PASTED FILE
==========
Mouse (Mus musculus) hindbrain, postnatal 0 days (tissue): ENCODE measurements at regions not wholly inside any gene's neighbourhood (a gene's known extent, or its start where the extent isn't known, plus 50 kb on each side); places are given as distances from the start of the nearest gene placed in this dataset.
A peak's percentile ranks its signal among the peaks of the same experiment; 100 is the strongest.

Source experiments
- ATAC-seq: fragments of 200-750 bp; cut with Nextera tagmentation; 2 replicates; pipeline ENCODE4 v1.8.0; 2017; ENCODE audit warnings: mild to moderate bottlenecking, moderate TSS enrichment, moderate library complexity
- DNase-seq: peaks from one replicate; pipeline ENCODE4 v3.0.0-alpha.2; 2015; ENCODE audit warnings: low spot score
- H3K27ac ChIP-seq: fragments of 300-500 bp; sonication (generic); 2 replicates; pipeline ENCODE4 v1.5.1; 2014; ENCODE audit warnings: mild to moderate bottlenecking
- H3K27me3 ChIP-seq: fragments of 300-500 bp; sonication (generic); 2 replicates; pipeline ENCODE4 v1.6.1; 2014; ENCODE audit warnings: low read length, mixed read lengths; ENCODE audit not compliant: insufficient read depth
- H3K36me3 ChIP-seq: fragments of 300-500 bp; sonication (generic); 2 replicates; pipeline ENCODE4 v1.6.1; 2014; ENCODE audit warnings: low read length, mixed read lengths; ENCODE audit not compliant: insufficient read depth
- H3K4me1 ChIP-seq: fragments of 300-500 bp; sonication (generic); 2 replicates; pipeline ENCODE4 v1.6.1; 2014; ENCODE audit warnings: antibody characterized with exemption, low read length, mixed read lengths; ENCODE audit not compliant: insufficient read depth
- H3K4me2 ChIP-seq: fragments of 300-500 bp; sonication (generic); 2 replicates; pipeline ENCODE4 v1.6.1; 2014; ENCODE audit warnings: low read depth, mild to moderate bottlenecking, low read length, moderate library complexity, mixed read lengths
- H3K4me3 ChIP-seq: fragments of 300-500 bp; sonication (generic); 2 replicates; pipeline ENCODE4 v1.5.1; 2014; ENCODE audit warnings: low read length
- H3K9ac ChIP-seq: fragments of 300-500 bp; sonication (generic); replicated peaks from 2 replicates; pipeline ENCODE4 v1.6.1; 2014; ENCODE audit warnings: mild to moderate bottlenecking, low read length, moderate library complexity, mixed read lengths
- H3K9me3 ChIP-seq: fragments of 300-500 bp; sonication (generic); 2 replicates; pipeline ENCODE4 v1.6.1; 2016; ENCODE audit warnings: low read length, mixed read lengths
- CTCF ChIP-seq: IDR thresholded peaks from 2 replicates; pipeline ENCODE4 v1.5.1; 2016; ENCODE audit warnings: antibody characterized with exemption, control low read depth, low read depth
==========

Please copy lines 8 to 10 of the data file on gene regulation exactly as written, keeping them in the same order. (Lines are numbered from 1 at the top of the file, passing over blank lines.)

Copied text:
- H3K36me3 ChIP-seq: fragments of 300-500 bp; sonication (generic); 2 replicates; pipeline ENCODE4 v1.6.1; 2014; ENCODE audit warnings: low read length, mixed read lengths; ENCODE audit not compliant: insufficient read depth
- H3K4me1 ChIP-seq: fragments of 300-500 bp; sonication (generic); 2 replicates; pipeline ENCODE4 v1.6.1; 2014; ENCODE audit warnings: antibody characterized with exemption, low read length, mixed read lengths; ENCODE audit not compliant: insufficient read depth
- H3K4me2 ChIP-seq: fragments of 300-500 bp; sonication (generic); 2 replicates; pipeline ENCODE4 v1.6.1; 2014; ENCODE audit warnings: low read depth, mild to moderate bottlenecking, low read length, moderate library complexity, mixed read lengths